What are the different types of trusts?
If you thought that all trusts were created equal, you might want to think again. There is actually great variety in the world of personal trusts, and some are better suited for certain situations than others. If you are looking into setting up a trust, some types of accounts you might encounter include:
- Revocable Living Trusts
- Irrevocable Trusts
- Irrevocable Life Insurance Trusts
- Marital and Family Trusts
- Charitable Trusts (CRTs and CLTs)
- Testamentary Trusts
- Special Needs Trusts
Many people choose to establish a revocable trust to provide for themselves and their dependents in the event they become incapacitated. People also set up revocable trusts to avoid probate upon their death. Revocable Trusts allow the grantor to change or revoke the trust if they wish. You, as the grantor, can establish the trust and control it. You may even serve as trustee during your lifetime. If you become incapacitated, the trustee (or successor trustee) will ensure uninterrupted management of your financial affairs according to the terms you established when you set up the trust. And when you are gone, the trustee will distribute the trust assets, which will not be subject to the delays and expense, not to mention potential public review, of the probate process. A revocable living trust does not avoid estate taxes because you still own the property, but it can help reduce expenses.
An irrevocable trust is just what the name implies and cannot be revoked by the grantor once it has been created. Because it is irrevocable, this type of trust may provide tax benefits that a revocable trust cannot by reducing the estate's tax liability. It can also provide income to your children, grandchildren, or other heirs as you instruct both during your lifetime and after your death. You specify the beneficiaries of the trust, how it will function, and who will serve as trustee.
Irrevocable Life Insurance trusts
An irrevocable life insurance trust lets you reduce the size of your taxable estate with a trust which purchases a life insurance policy on your own life. The trust is the owner of the policy and pays the life insurance premiums from money you gift to the trust. The premium payments that you contribute to the trust may qualify for the annual gift tax exclusion amount if certain tax rules are properly followed. The trust is also the beneficiary of the policy and your heirs are the beneficiaries of the trust. When you die, the policy's death benefit is paid to the trust, and the trust can be distributed to the named beneficiaries in the manner you choose.
Marital and Family Trusts
Although your estate can generally pass to your spouse estate tax-free upon your death, you may choose to establish a family (or exclusion) trust to take advantage of the applicable exclusion amount at the first death of a spouse. This type of trust can provide a lifetime of income to the surviving spouse, with the remaining assets of the trust passing to your heirs estate tax-free upon the surviving spouse’s death.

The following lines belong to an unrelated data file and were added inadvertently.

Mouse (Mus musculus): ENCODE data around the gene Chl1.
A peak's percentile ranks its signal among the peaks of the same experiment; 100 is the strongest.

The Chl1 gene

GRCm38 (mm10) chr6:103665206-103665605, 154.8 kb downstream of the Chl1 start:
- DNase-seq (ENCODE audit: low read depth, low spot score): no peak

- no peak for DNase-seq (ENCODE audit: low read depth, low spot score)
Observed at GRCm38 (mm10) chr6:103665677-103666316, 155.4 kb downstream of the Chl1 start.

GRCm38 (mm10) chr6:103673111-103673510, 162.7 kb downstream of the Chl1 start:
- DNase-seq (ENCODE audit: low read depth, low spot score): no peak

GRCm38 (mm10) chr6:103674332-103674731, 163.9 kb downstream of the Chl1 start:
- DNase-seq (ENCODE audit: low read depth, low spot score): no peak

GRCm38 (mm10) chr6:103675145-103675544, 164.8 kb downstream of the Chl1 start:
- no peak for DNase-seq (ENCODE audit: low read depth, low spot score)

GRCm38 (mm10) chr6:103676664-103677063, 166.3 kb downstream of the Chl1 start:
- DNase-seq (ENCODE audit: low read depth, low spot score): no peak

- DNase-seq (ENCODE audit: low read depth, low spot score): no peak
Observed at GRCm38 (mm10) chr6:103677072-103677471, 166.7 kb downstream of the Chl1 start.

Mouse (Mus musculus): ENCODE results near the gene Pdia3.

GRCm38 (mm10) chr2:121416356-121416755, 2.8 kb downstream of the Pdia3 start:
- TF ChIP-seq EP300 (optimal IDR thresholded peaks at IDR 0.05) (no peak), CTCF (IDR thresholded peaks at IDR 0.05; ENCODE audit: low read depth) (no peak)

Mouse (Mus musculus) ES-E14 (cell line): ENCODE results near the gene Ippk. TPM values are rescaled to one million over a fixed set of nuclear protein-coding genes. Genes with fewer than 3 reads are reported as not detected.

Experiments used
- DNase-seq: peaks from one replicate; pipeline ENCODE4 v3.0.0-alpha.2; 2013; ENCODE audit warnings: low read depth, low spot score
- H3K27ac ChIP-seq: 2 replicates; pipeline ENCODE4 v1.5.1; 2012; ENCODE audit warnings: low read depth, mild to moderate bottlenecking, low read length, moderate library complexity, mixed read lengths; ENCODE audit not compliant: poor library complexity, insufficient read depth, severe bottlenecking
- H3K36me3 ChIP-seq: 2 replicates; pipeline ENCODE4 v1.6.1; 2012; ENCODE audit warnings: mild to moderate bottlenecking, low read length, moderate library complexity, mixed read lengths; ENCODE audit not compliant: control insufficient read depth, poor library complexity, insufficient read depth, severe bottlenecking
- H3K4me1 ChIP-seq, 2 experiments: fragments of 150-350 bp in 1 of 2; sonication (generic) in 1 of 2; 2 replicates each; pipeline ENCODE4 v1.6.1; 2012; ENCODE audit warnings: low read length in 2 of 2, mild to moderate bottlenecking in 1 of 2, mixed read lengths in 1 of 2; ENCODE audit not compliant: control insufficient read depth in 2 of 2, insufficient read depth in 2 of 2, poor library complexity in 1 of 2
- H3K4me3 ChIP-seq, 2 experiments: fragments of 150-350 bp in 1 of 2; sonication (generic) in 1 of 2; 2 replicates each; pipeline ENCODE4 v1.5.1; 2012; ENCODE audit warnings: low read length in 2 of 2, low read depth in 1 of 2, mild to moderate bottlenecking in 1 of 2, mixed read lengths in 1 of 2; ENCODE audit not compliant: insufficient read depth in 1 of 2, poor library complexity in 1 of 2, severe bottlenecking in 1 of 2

Through a charitable trust, you may maximize the impact of your giving. With a charitable remainder trust (CRT), you reap the benefits of reducing your taxable estate while retaining an income stream for yourself, your spouse, or family. When the trust ends after a specified time or when the last beneficiary has died, the remainder of the trust passes to the qualified charity or charities you designated. Meanwhile, you get the benefit of a tax deduction when the trust is created.
A charitable lead trust (CLT) is similar to a CRT, but in reverse. In this arrangement the charity receives the income stream for a period of years, and at the end of that time, the remainder reverts back to your heirs.
Special Needs Trusts
Caring for those with special needs can be an expensive and lifelong proposition. Parents and family members may wonder whether they have the financial resources for a child with special needs or addiction issues, and especially worry about what will happen after they die. A Special Needs Trust is a fund established by parents or other family members to provide for the well-being of their disabled family member while preserving any federal or state benefits the individual may be eligible for.
Testamentary trusts are created in a will, and the terms of the trust go into effect when the grantor passes away. If you have a spouse or children who will require income and care after you are gone, a testamentary trust will allow you to provide without giving them an overwhelming lump sum at your death. You can decide at what age, or under what circumstances the beneficiaries will receive the funds. Note that because a testamentary trust is part of a will, the assets must go through probate.
The tip of the iceberg
These are just a few of the most common types of trusts. There are a great many options available to you. Don't try to go it alone, though. The laws on trusts are complex, and you will benefit from the assistance of an experienced estate planning attorney to advise you and to set up the trust.
The content of this page is for informational purposes only and is not intended to offer any tax, legal or financial advice. Please consult with your personal professional advisors to discuss your situation.cn510963232005